Sex sells—that’s nothing new—but how much? According to a 2021 report by Statista, the business of pleasure is thriving with recent projections of the global sex toy market expected to grow to about $52.7 billion US dollars by 2026 (up from $28.64 billion in 2019). That growth, according to Johanna Rief, can be attributed to a few different factors, including culture, technology, and media.
As the Head of Sexual Empowerment at WOW Tech Group (the parent company to a handful of brands that develop and produce innovative, premium sex toys), Rief has witnessed the explosive growth of the industry over the course of her career, which has provided her with a unique perspective into its future. From her vantage point, the road ahead is one that embraces science and technology, dispels outdated taboos, and emphasizes well-being.
BSB: What does a day in the life of the head of sexual empowerment look like?
Johanna Rief: I don’t really have any typical days. In the mornings, I check my emails and scroll through Instagram for the news. Other than that, I talk to a lot of experts and interface between the internal stakeholders of our companies and the external ones. I also read a lot of studies about sexuality; I think there’s still a lot to discover when it comes to that topic.
BSB: What is the WOW Tech Group?
Johanna Rief: WOW Tech is more or less the mother company to three different premium brands that we have, and all these brands produce sex toys. We are always focusing on technology, so it’s really important that we have a research and development aspect to come up with innovative toys and functions. That’s where we put our focus, and we have different brands that cater to different needs and people. We try to produce sex toys that look good, have good design, and work well for the mainstream.
BSB: From your experience working in an unconventional industry, what do you think makes for a great brand experience?
Johanna Rief: There are a lot of brands out there that think you should be neutral, that you are not allowed to talk about certain topics. I really appreciate that we, as brands, have voices and ideas of what we think is good and what is not. At our Womanizer brand, for example, we [commented on the] abortion ban in Texas that happened a while ago. I think many brands would shy away from that and say, “This is not something we can speak to.” We think this is part of every woman’s right, so we’re not afraid to have an opinion, and also state that clearly.
Nowadays, with all these brands everywhere and globalization, as a brand you need to have a personality and show that to people. Regardless of whether they go on Instagram or a store, they should feel that a brand is a person and has a key opinion and views. I think many brands are still afraid or try to please as many people as possible.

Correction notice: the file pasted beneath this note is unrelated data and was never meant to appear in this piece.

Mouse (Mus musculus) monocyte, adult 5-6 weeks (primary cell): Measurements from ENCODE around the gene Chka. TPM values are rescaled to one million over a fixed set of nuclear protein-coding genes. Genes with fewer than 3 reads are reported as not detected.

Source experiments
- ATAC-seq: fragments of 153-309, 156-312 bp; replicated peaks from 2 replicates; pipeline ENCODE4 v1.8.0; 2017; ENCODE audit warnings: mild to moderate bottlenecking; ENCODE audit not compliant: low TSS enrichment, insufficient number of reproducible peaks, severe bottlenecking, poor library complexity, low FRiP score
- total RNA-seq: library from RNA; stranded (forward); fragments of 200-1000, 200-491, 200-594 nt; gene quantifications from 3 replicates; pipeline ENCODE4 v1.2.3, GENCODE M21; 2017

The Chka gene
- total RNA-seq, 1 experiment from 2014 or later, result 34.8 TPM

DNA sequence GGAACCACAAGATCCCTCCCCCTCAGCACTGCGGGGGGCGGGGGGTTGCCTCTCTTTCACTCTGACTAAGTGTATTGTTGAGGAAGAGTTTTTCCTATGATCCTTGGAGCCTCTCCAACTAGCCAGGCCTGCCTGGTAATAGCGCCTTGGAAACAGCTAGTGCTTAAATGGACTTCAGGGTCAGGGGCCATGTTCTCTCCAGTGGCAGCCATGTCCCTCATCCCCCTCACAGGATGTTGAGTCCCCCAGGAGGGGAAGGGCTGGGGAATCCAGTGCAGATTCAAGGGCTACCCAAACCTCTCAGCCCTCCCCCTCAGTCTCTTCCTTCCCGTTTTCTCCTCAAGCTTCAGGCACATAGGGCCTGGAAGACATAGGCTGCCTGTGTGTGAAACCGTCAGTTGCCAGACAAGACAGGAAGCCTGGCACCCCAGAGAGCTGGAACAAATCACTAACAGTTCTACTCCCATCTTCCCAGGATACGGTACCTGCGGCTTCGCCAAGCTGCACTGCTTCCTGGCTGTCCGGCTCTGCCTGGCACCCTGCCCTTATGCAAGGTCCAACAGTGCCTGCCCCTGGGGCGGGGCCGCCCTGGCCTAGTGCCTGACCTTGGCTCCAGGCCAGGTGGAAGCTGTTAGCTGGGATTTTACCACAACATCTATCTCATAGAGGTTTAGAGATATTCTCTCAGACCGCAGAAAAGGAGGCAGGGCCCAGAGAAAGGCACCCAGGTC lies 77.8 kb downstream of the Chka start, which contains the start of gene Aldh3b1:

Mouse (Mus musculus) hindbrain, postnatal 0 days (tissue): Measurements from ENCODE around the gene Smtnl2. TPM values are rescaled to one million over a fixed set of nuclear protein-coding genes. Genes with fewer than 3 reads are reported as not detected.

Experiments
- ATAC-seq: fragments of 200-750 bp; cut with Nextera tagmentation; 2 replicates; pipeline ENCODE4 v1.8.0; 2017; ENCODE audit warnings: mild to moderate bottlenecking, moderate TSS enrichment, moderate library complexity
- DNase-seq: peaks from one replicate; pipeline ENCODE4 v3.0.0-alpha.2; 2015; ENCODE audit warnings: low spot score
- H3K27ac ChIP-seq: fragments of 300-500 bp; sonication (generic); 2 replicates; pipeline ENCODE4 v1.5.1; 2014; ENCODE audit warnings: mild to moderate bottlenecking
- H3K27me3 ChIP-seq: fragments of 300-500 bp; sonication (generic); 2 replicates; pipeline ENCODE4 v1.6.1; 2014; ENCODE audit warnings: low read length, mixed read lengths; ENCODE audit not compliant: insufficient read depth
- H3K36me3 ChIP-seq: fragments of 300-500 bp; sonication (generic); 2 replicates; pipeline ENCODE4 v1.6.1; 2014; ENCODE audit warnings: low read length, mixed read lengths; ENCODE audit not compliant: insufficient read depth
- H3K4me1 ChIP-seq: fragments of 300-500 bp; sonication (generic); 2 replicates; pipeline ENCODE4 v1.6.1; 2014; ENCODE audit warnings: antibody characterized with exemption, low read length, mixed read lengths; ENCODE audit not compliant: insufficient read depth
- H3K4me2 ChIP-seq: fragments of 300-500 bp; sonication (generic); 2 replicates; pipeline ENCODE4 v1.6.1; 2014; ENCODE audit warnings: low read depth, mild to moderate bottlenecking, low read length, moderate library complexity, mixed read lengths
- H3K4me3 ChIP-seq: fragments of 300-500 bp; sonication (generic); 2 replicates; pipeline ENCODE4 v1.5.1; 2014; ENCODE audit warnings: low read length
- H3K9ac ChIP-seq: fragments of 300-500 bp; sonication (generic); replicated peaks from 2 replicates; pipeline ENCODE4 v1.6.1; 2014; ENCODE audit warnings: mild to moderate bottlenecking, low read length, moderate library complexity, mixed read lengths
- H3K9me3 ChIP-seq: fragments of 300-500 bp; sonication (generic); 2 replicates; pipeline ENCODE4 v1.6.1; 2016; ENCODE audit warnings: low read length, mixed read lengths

BSB: The global sex toy market is expected to grow by about nine percent between 2019 and 2026 from $28.64 billion USD to $52.7 billion. What is fueling this growth? What are the factors at play here?
Johanna Rief: I think sexuality really has a lot to do with society. For us, in order to grow, you need a certain mindset in a society and this can sometimes take years for something to change. Especially last year, there was a lot of change in many societies, which became more open to these kinds of products. Also, especially in the last two years, and this sounds weird to say because many people suffered, but during the pandemic, people were stuck at home and had time for sexuality. They were maybe even bored, which really increased online sales—it skyrocketed. People suddenly had the time. I think many people who never even thought about buying a sex toy bought their first one and invested in their sex life. That gave us a huge push and growth.
BSB: Beyond COVID-19, how has the conversation around sexuality and sexual empowerment evolved over the last five to ten years?
Johanna Rief: Many people always mention Sex and the City and 50 Shades of Gray. I think they pushed the topic into the mainstream and the centre of society, which is, of course, always something we appreciate.
I think what also helps is everyone being online. People have a lot of questions that they are always afraid to ask. They think, “Oh, is that maybe weird? Is it just me thinking that?” I think being online and having different social media platforms and blogs has shown that there are many people who are struggling and having questions about sexuality. It helps to normalize things and eases people into being more relaxed and communicative. They realize that it’s not weird to have feelings or fantasies that many other people have. It’s completely fine and you don’t need to be ashamed. Sexuality is more normalized, and now there is a place to find the answers.
BSB: What is your mission at the end of the day?
Johanna Rief: We really want to be the company that brings sexual happiness to people. That is whatever it means for you personally, we are not telling you what it means, what you need to do, or what you don’t need to do. We believe that a great, fulfilled sex life will impact your life overall, and there is nothing wrong about following your wishes and dreams and making them happen. That is something that nobody should be ashamed of. We think we sell good working products that make people happy, and that makes us happy.
This interview is an excerpt. Listen to the full conversation on the Mission Critical podcast.